The ruling Georgian Dream party is set to win the general election in the former Soviet republic and is unlikely to need a coalition partner to form a new government. Opposition leaders have called for street protests.
With over 97 percent of ballots counted, Georgian Dream has secured 48 percent of votes in Saturday’s general election, according to the national election administration. The United National Movement (UNM), the most successful electoral bloc of opposition parties, has won 27 percent of the votes.
Of the 60 participating political groups, seven parties and two party blocs have managed to surpass the one-percent threshold to secure seats in the Georgian parliament. But only two of them have results measuring in double digits.
The ruling party is also leading in majority districts, where 30 of the 150 parliament seats were up for grabs under Georgia’s mixed election system. More than a dozen of those mandates are likely to go to Georgian Dream candidates in the first round, giving the party a narrow parliamentary majority. Georgia reformed its election law earlier this year, lowering the representation threshold for parties and allocating more weight in mandates to the proportional vote.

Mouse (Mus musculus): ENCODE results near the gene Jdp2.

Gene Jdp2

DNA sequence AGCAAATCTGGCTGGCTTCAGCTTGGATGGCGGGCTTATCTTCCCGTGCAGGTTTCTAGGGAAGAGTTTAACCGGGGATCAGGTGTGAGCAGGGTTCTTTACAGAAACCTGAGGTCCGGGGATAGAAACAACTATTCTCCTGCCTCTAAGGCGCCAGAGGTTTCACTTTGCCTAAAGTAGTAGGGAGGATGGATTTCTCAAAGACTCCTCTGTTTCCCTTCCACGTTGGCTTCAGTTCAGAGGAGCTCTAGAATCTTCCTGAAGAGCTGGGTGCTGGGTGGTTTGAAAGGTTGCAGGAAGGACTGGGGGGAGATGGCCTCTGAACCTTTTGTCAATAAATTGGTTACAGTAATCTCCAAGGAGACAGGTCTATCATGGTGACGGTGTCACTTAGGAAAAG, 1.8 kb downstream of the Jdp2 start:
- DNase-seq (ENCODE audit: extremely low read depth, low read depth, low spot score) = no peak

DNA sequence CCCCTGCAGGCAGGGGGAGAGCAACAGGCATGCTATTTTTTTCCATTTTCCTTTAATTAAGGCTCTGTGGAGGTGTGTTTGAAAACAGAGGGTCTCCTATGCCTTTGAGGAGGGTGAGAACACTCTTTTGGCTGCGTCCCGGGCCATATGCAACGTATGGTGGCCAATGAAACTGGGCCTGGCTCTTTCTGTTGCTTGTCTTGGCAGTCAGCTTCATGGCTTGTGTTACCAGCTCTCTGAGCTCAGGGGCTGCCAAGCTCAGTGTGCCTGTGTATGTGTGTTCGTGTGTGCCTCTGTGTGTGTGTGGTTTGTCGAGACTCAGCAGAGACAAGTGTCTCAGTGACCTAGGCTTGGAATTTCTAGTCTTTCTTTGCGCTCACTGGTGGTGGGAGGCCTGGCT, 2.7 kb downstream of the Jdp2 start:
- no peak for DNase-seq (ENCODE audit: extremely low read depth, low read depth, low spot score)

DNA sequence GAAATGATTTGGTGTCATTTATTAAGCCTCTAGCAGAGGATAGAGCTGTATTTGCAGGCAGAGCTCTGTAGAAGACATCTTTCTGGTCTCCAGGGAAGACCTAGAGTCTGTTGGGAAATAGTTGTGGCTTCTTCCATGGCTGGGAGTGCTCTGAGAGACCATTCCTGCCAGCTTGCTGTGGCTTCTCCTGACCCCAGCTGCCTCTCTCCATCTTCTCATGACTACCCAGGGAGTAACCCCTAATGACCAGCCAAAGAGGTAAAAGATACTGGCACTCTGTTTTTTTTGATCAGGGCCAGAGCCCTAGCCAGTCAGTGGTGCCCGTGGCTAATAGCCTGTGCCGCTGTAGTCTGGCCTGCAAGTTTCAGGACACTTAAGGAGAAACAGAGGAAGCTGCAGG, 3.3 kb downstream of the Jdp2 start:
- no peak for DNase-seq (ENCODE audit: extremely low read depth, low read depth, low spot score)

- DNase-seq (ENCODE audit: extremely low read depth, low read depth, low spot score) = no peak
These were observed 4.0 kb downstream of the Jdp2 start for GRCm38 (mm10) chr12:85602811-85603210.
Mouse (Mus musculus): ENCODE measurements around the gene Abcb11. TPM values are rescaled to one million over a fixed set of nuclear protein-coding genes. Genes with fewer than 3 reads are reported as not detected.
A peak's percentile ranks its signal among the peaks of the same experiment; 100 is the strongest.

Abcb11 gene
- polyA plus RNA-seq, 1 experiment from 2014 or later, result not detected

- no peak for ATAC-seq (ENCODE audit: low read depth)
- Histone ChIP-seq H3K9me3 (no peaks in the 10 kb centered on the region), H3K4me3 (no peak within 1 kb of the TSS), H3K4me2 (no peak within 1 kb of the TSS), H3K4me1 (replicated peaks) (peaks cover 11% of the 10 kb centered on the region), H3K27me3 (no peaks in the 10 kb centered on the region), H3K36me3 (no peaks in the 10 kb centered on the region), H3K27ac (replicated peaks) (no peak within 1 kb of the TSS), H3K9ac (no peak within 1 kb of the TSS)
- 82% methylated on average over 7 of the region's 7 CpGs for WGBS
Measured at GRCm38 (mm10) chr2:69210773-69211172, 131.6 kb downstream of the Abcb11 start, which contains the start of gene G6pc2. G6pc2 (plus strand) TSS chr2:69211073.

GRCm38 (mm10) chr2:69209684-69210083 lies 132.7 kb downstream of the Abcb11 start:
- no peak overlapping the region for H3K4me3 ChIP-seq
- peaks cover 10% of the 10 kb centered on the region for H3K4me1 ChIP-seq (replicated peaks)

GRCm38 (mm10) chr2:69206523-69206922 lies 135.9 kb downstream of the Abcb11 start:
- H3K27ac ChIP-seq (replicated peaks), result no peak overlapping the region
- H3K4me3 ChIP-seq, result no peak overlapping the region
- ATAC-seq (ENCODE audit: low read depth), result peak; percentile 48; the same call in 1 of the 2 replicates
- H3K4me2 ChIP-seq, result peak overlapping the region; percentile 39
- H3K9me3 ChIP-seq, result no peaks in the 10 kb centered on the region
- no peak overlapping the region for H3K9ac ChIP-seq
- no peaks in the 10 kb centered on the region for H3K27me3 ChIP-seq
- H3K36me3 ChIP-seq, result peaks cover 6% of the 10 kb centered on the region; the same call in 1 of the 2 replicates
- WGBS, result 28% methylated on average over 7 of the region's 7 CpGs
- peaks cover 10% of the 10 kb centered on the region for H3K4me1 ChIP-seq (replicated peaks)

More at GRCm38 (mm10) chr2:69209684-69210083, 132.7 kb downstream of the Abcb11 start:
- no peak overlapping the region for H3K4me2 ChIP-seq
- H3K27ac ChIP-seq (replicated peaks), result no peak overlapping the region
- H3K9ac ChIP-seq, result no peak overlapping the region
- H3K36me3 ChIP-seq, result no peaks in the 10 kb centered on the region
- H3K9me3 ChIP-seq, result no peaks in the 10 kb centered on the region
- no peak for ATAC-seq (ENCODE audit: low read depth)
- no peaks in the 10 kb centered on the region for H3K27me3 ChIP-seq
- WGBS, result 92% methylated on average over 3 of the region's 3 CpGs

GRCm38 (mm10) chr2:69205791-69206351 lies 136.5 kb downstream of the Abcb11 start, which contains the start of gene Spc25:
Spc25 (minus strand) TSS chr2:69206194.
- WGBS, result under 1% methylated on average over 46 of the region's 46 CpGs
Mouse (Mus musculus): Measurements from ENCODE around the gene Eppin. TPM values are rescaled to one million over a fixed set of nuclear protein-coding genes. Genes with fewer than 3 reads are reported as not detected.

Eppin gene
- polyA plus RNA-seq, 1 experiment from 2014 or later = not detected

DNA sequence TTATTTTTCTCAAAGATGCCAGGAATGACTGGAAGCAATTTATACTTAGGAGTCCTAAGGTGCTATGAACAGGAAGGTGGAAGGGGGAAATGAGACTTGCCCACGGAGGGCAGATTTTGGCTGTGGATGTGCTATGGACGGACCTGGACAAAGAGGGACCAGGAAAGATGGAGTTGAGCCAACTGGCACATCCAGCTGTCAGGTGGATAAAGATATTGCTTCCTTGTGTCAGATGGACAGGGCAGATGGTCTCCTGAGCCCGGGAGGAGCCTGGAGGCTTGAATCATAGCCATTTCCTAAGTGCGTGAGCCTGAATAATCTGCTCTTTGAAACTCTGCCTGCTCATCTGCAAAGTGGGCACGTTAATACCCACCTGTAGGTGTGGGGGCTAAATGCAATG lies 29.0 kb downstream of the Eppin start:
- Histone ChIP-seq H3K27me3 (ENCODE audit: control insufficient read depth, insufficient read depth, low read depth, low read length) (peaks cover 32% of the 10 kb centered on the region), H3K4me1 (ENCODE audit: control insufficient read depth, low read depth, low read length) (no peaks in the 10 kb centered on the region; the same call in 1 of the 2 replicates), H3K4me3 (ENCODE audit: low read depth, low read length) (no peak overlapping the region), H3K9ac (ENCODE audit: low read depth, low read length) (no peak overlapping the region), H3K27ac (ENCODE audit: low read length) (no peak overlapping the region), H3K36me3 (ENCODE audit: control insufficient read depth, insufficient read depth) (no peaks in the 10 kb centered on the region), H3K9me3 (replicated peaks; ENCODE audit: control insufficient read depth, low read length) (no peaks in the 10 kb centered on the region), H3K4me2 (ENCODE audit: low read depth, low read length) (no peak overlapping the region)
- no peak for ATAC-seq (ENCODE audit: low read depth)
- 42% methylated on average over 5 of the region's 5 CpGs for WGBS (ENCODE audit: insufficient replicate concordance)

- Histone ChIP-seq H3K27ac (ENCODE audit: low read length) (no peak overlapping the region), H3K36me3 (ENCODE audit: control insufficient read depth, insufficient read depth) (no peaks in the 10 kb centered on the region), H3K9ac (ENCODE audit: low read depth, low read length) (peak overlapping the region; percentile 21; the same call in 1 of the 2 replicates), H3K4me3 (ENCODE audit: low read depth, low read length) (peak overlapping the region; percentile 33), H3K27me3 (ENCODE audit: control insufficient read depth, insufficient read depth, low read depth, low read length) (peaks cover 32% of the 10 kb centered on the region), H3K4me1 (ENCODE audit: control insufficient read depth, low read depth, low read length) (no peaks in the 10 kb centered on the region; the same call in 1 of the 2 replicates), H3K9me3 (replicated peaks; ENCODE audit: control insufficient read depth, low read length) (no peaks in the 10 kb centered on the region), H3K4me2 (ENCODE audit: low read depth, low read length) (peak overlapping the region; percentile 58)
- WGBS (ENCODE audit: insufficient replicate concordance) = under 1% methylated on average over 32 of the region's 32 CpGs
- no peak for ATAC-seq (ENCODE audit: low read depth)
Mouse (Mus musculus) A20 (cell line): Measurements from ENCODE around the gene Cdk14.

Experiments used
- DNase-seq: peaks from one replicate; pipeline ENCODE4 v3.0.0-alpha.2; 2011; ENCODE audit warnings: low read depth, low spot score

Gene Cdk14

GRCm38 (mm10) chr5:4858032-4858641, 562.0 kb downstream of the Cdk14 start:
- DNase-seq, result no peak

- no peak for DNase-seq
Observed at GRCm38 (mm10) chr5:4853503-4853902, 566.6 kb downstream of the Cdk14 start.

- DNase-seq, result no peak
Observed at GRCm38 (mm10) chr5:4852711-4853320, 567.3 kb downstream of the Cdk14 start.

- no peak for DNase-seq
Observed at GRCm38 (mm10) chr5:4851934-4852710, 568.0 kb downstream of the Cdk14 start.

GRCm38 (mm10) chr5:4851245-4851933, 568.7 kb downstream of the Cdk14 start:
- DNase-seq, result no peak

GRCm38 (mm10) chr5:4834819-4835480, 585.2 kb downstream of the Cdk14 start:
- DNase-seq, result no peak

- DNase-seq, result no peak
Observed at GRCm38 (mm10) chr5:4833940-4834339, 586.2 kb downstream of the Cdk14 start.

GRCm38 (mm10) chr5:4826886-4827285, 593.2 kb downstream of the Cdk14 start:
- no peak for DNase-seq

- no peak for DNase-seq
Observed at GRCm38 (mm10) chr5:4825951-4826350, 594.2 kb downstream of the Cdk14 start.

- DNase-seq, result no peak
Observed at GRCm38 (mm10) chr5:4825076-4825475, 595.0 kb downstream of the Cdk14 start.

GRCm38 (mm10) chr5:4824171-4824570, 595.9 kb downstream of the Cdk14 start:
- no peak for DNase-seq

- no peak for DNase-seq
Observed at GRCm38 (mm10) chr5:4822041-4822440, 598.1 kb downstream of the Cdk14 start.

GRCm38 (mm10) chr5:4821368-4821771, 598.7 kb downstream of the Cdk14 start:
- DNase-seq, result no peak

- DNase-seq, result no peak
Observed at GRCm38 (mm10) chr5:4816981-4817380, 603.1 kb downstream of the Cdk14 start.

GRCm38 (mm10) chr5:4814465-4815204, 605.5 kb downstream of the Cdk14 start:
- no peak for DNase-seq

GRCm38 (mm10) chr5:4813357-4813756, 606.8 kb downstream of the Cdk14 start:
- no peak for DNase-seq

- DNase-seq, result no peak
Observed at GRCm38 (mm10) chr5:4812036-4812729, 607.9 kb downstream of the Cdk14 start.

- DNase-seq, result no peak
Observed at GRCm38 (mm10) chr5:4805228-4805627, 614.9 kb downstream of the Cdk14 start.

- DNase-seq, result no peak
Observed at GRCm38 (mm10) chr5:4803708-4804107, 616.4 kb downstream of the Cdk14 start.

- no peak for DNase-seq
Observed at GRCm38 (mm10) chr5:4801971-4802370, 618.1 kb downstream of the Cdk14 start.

The outcome was strongly rejected by the UNM after the initial results started to emerge on Saturday. The opposition accused the government of rigging the election and usurping power.
Georgian ex-president Mikheil Saakashvili, who leads the UNM despite being a wanted man in Georgia and living in exile, has called for a total mobilization of opposition forces and proposed talks to form a national unity government. He even offered not to seek the office of prime minister to appease parties that had refused to join his bloc during the campaign due to his involvement.
A mass anti-government protest was called in central Tbilisi on Sunday to denounce the result of the election. The event remained peaceful at the time of writing.
Critics of Georgian Dream, however, may find it difficult to rally popular support after international observers gave their stamp of approval to the ballot on Sunday. The democracy body of the Organization for Security and Co-operation in Europe (OSCE) said that, despite some reported infractions, the election overall was competitive and fair.
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